Leichtläufer I Ausf A Full Story

With the relative success of the Läuferkorps by mid-1943, the German high command ordered the development of additional “supplemental” walker designs that could be produced alongside the proven Kampfläufer I units, preferably at a lower cost. The idea was to grant the Läuferkorps greater independence on the battlefield by lowering their reliance on the Panzerkorps for tasks such as reconnaissance, thus allowing the Läufers and Panzers to be deployed in separate operations and streamline logistical organization.

The first of these new designs became known as the Leichtläufer I Ausf. A, a prototype quadruped walker designed in late July 1943. While the Leichtläufer was visually a great departure from the Kampfläufer series, its cockpit was actually a derivative of the Kampfläufer’s, incorporating lessons learned from the deployment of the heavy bipedal models. The distinct cylindrical cockpit block shared some internal components while greatly enhancing the ergonomics of its interior, thereby increasing pilot comfort and ease of operability.

The Leichtläufer I had a similar arrangement to the Kampfläufer I in that its weapons were mounted in a remote turret directly above the cockpit chamber itself. Because the Leichtläufer I Ausf. A was a test machine, it was decided that an existing turret design would be simpler to mount, and as such the turret from the pre-war Leichttraktor experimental tank was chosen. Extensively modified, the turret now featured electric traverse as well as a new 3,7cm Kampfläuferkanone 36 L/45 (essentially an autoloading version of the common 3,7cm KwK 36 L/45 used in early Panzer III’s) along with a coaxial 7,92mm MG 13 carried over from the old Leichttraktor. Additionally, a roof-mounted cupola with 360-degree camera coverage as well as a rear-mounted radio were fitted to bring the turret up to the same standards as the Kampfläufer I’s turret.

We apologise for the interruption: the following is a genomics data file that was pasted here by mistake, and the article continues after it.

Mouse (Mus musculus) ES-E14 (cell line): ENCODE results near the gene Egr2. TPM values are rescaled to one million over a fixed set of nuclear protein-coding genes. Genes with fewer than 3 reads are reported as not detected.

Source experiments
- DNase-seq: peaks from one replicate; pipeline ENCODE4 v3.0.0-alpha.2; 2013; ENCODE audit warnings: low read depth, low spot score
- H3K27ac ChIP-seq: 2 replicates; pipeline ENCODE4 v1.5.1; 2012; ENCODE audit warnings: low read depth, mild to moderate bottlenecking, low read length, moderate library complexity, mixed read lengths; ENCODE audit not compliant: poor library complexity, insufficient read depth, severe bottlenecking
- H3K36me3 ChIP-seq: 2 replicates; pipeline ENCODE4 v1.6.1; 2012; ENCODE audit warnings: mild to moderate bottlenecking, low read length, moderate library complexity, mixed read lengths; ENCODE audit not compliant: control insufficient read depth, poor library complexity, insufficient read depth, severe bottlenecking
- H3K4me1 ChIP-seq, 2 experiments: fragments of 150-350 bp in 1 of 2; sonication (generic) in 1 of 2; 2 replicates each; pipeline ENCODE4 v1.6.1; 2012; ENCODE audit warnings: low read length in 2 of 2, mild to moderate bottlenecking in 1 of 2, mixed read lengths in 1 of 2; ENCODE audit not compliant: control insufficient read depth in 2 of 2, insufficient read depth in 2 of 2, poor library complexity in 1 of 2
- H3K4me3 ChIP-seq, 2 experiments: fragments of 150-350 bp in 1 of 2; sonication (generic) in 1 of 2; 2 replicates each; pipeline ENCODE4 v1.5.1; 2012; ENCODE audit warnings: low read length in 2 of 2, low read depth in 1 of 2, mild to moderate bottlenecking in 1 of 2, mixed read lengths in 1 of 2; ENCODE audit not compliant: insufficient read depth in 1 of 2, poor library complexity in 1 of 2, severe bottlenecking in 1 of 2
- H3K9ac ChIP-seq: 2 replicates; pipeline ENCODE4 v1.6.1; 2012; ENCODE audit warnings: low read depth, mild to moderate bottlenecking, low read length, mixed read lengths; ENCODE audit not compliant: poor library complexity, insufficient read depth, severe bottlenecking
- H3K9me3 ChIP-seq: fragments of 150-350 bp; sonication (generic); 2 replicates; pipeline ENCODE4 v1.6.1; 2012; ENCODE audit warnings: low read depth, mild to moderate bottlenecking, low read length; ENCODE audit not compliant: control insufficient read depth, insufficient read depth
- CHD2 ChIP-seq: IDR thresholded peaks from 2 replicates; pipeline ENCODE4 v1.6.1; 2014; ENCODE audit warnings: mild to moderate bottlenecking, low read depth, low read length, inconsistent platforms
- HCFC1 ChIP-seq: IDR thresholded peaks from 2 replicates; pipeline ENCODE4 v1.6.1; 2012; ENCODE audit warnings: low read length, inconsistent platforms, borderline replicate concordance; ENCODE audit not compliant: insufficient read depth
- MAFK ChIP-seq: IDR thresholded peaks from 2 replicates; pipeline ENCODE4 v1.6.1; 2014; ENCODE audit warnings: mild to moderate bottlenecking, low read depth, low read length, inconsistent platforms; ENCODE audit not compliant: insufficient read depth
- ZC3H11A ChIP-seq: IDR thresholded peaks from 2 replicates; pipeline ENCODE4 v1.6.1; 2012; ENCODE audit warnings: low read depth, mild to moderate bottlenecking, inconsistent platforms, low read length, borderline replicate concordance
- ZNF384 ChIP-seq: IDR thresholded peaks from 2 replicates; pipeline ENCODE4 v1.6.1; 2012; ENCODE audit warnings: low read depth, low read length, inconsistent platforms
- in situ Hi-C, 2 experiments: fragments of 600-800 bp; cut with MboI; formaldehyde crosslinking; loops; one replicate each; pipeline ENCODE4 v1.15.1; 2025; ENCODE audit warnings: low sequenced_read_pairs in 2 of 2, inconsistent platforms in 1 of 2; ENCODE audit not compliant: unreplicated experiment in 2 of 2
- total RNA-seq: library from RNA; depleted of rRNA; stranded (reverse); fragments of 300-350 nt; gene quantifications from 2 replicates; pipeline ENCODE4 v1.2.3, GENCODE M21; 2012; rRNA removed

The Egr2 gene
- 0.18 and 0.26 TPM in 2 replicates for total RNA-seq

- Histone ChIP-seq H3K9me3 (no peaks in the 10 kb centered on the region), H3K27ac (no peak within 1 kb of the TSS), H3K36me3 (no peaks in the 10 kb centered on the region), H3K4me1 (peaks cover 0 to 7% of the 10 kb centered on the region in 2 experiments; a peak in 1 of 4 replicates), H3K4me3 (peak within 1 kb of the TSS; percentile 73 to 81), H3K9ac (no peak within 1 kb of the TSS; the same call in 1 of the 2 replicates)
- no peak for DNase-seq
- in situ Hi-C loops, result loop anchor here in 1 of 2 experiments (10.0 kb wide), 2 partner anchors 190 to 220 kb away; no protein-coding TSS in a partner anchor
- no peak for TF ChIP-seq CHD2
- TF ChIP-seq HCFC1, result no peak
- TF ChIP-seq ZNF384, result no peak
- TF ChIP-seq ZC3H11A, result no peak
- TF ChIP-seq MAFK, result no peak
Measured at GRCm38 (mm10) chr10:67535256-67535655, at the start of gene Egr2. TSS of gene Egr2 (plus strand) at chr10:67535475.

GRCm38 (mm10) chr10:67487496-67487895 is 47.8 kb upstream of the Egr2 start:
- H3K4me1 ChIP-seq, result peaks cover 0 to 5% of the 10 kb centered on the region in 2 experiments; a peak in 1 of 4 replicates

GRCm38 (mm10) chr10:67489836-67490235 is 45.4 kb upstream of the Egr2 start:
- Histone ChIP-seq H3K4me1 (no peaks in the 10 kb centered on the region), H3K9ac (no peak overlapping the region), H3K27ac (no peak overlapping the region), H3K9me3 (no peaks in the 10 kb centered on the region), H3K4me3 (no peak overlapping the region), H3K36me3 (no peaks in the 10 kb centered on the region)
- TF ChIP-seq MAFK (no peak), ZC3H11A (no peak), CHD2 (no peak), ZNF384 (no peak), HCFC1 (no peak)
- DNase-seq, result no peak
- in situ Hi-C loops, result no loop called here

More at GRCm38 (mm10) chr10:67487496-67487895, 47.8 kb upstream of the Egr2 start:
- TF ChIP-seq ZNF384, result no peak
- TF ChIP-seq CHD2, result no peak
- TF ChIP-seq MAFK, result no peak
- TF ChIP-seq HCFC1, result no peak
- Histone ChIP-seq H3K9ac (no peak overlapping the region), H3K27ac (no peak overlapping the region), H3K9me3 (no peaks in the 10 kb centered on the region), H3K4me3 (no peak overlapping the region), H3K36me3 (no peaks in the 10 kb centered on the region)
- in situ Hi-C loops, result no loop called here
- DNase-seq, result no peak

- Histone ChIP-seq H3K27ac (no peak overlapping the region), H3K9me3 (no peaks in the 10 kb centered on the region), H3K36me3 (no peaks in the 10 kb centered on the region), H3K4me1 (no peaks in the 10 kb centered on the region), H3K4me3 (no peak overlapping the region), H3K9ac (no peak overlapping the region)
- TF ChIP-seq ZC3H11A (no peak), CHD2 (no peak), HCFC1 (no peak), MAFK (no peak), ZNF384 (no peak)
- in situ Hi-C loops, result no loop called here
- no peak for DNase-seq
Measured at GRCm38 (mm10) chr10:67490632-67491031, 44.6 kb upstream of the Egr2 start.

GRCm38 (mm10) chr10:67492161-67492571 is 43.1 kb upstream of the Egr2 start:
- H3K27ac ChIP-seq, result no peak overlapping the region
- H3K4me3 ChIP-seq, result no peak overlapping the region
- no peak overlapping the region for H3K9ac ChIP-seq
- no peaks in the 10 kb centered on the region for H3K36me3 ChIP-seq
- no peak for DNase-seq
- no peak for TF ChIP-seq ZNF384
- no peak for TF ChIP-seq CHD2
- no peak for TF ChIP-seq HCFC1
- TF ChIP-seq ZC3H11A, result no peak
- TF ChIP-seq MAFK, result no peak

The four legs of the Leichtläufer I Ausf. A were of an all-new design, featuring a unique skeletal structure with very obvious exposed hydraulic cylinders. The awkward and clearly unarmored configuration of the legs clearly indicated how ill-suited the walker would be for frontline combat. However, the new leg structure was considered excellent for an original, in-house design not derived from any documents retrieved during “Die Überquerung” (“The Crossing”) back in September 1941. These legs allowed the Leichtläufer I Ausf. A to move significantly more quickly than any walkers from the Kampfläufer series, and the Leichtläufer’s obstacle-traversing properties were also superior thanks to its quadruped design.

Overall, despite the Leichtläufer I Ausf. A not being anywhere near a combat-ready design, it marked an important stepping stone in walker development for its time. As the first four-legged walker to successfully undergo trials, it paved the way for the development of heavier quadrupeds that would further diversify the battlefield in the following years.

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